In late August on a blowy afternoon of westerlies gusting to 25 knots, I set out in a small outboard skiff to run from an island retreat, across East Penobscot Bay and down Eggemoggin Reach—a trip of some 15 miles. As I departed the island, conditions appeared lumpy but manageable, but about a mile out it got unpleasant, with a nasty standing chop kicked up by opposing wind and tide. I knew I really had no business out there in a lightly built 16' skiff vulnerable to being blown about in the gusts and smacked hard by the confused seas.In spite of her light weight and moderate power (20 hp), my strip-planked Jericho Bay Lobster Skiff, PINK SLIP, handled the snotty conditions like the little lobsterboat that she is. Her straight keel prevented her from slewing in the seas, her fine entry kept her from pounding badly, and her flared bow sections knocked down the worst of the spray and had the reserve buoyancy to resist burying in the steep chop. I can’t say the trip was comfortable, but by throttling back and trim- ming my load slightly forward—weight redistribution is essential in coaxing the best out of any small boat— the skiff ran reliably and responsively in semi-displacement mode at 13 knots. I relaxed more as her seakeeping abilities became clearer, punching her into waves at higher speeds than I had initially dared. The boat continued to track well, responded promptly to the helm, and resisted bow steering, even coming down the wave backs. Boaters with better sense had already quit the Reach as I made my way down to Brooklin, feeling a bit foolish for being out in those conditions and lucky at my choice of boat. By the time I reached my mooring I had shipped only a few bailing scoops’ worth of spray.This is a forgiving boat.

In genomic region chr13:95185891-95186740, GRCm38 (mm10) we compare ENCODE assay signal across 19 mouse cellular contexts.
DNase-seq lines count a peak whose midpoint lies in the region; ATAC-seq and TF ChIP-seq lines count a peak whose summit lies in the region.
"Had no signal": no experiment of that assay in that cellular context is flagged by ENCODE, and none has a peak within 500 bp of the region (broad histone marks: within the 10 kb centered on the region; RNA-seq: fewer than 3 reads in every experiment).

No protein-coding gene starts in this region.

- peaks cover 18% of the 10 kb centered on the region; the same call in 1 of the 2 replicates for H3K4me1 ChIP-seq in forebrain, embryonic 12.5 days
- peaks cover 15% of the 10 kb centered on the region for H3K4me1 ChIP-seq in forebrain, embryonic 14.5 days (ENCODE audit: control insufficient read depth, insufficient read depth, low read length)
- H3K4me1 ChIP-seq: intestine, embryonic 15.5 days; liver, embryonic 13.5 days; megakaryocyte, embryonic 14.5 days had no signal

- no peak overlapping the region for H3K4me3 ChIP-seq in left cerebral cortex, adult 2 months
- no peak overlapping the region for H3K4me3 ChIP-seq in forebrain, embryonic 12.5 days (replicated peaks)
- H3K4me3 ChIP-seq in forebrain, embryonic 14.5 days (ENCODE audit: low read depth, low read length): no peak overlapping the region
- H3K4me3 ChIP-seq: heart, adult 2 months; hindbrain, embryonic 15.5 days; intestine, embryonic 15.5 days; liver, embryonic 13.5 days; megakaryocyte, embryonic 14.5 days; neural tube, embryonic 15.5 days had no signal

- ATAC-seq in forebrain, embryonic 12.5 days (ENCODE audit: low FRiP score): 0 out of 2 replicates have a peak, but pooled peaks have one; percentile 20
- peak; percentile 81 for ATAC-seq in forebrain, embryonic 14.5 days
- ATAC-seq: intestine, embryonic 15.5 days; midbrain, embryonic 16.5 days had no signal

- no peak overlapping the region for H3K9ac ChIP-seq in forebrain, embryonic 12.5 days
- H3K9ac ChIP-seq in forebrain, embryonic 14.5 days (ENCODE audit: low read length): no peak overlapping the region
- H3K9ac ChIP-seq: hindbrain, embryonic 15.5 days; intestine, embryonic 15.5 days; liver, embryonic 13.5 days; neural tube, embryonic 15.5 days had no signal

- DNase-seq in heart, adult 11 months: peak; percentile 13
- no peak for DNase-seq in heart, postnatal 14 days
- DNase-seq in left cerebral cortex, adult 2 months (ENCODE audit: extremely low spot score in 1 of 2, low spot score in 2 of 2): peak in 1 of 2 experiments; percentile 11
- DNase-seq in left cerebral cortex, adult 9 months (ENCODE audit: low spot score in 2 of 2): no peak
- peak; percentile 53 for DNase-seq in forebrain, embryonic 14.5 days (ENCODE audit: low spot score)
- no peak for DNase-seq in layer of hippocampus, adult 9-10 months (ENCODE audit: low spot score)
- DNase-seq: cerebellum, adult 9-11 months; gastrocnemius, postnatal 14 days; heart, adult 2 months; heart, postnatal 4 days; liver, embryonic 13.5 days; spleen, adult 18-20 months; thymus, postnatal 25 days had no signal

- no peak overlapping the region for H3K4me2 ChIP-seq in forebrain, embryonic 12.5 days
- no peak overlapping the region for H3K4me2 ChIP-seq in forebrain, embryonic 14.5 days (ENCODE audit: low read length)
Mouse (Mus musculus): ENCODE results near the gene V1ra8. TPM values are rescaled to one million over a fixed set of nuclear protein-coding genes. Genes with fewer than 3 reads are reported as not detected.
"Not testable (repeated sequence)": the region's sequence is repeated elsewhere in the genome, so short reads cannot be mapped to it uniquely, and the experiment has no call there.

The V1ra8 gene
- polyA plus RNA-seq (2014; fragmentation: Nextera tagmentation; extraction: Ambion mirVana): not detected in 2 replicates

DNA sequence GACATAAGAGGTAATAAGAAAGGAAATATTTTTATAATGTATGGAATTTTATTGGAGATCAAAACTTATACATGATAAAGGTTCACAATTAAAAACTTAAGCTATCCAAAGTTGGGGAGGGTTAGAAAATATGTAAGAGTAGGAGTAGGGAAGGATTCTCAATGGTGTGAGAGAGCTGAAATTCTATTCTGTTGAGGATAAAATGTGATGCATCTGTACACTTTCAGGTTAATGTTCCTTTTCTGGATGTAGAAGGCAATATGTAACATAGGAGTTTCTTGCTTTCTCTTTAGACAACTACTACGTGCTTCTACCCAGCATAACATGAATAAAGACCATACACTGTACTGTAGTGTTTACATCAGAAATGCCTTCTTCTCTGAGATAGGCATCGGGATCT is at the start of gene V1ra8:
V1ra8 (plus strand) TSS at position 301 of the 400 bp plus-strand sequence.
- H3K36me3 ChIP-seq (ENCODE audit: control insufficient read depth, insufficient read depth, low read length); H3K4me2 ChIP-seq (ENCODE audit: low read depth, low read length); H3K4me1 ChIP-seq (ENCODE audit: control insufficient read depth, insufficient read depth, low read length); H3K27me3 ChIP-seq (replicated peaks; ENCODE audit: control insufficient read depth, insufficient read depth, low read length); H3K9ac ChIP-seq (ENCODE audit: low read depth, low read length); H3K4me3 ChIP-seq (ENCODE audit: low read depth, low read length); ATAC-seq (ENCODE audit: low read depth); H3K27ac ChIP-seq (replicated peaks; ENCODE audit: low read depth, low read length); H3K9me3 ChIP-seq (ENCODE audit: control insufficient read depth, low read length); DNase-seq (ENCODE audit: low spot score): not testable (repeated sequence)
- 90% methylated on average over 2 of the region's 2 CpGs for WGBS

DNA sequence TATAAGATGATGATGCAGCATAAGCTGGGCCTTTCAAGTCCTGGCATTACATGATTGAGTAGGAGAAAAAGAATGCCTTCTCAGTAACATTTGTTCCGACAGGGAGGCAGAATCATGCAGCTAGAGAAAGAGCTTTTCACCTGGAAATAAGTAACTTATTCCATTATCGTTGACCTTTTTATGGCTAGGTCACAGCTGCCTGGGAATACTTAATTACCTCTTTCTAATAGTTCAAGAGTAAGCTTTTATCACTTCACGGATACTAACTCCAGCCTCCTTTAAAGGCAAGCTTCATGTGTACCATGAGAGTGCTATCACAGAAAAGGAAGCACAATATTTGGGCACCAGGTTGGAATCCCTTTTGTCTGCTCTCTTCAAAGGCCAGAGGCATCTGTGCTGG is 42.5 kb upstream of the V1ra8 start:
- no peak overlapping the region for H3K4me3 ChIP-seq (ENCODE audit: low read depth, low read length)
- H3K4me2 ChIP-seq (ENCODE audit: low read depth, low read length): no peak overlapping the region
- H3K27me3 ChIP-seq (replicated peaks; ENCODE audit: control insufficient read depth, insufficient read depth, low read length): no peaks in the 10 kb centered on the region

Stay On Course
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